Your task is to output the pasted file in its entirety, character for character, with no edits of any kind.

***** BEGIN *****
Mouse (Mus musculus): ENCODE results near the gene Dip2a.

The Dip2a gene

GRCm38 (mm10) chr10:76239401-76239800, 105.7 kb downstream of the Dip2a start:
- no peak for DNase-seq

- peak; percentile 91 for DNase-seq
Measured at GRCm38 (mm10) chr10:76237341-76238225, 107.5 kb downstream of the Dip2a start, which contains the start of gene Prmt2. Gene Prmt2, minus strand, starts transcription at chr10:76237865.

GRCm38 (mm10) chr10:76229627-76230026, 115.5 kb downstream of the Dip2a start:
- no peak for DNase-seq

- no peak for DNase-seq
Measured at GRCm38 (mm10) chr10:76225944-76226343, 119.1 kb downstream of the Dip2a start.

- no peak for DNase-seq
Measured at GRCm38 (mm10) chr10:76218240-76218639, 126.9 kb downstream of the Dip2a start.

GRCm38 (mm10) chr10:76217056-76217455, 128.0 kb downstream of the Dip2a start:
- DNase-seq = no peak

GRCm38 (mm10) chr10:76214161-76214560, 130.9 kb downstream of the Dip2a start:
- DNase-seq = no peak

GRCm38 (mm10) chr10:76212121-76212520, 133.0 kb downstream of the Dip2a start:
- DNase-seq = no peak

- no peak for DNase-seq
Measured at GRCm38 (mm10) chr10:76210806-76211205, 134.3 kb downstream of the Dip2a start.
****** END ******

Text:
Mouse (Mus musculus): ENCODE results near the gene Dip2a.

The Dip2a gene

GRCm38 (mm10) chr10:76239401-76239800, 105.7 kb downstream of the Dip2a start:
- no peak for DNase-seq

- peak; percentile 91 for DNase-seq
Measured at GRCm38 (mm10) chr10:76237341-76238225, 107.5 kb downstream of the Dip2a start, which contains the start of gene Prmt2. Gene Prmt2, minus strand, starts transcription at chr10:76237865.

GRCm38 (mm10) chr10:76229627-76230026, 115.5 kb downstream of the Dip2a start:
- no peak for DNase-seq

- no peak for DNase-seq
Measured at GRCm38 (mm10) chr10:76225944-76226343, 119.1 kb downstream of the Dip2a start.

- no peak for DNase-seq
Measured at GRCm38 (mm10) chr10:76218240-76218639, 126.9 kb downstream of the Dip2a start.

GRCm38 (mm10) chr10:76217056-76217455, 128.0 kb downstream of the Dip2a start:
- DNase-seq = no peak

GRCm38 (mm10) chr10:76214161-76214560, 130.9 kb downstream of the Dip2a start:
- DNase-seq = no peak

GRCm38 (mm10) chr10:76212121-76212520, 133.0 kb downstream of the Dip2a start:
- DNase-seq = no peak

- no peak for DNase-seq
Measured at GRCm38 (mm10) chr10:76210806-76211205, 134.3 kb downstream of the Dip2a start.